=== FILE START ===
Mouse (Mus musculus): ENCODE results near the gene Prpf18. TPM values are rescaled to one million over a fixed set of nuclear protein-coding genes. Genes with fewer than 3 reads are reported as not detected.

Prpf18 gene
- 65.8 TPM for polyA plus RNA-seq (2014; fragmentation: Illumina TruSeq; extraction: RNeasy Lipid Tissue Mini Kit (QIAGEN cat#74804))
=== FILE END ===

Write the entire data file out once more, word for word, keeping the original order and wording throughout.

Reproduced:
Mouse (Mus musculus): ENCODE results near the gene Prpf18. TPM values are rescaled to one million over a fixed set of nuclear protein-coding genes. Genes with fewer than 3 reads are reported as not detected.

Prpf18 gene
- 65.8 TPM for polyA plus RNA-seq (2014; fragmentation: Illumina TruSeq; extraction: RNeasy Lipid Tissue Mini Kit (QIAGEN cat#74804))